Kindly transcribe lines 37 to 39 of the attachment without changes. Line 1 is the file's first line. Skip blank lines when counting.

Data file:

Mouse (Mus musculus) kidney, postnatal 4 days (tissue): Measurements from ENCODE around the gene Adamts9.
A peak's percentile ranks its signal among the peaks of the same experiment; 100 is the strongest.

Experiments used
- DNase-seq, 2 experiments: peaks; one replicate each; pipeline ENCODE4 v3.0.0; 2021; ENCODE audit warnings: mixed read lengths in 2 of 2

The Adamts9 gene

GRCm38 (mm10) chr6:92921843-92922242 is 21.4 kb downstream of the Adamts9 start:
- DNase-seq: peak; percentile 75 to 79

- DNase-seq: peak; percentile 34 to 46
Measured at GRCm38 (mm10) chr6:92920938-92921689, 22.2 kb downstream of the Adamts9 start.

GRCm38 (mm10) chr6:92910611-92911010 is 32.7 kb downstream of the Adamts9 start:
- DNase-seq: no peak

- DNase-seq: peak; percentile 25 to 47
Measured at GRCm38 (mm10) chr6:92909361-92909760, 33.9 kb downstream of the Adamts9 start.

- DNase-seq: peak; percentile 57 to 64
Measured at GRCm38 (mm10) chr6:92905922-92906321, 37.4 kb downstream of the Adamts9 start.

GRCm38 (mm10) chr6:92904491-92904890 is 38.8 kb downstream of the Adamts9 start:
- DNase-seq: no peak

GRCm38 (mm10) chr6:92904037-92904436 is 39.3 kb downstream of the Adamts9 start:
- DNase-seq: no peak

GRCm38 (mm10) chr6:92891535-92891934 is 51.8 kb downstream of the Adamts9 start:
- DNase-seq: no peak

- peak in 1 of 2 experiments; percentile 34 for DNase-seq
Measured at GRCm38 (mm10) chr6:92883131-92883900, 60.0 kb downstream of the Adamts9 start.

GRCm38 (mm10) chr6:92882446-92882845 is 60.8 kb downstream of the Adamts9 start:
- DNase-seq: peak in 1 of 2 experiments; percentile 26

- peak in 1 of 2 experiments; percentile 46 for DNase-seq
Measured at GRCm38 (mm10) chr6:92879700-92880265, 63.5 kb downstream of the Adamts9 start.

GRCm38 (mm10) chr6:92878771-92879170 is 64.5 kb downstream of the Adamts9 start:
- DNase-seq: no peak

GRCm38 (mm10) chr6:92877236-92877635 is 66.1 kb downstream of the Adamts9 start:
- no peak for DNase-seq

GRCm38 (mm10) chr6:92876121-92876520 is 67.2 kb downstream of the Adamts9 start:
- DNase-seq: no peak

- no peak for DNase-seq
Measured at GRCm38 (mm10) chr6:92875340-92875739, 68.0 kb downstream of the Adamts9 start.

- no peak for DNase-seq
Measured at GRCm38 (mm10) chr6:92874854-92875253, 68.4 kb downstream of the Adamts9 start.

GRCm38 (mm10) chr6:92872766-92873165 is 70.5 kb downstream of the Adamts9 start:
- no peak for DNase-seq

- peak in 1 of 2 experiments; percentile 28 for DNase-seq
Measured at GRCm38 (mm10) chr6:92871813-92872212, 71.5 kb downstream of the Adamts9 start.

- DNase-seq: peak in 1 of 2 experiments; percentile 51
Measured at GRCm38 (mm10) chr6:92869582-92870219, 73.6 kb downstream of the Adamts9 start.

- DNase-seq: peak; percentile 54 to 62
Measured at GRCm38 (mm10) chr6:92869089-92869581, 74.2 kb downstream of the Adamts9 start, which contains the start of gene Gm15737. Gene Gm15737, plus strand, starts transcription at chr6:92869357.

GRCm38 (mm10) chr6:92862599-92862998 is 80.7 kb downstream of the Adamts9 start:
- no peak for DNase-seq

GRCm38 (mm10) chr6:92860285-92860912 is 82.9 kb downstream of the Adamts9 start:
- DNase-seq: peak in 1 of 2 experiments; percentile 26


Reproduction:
Measured at GRCm38 (mm10) chr6:92874854-92875253, 68.4 kb downstream of the Adamts9 start.

GRCm38 (mm10) chr6:92872766-92873165 is 70.5 kb downstream of the Adamts9 start:
- no peak for DNase-seq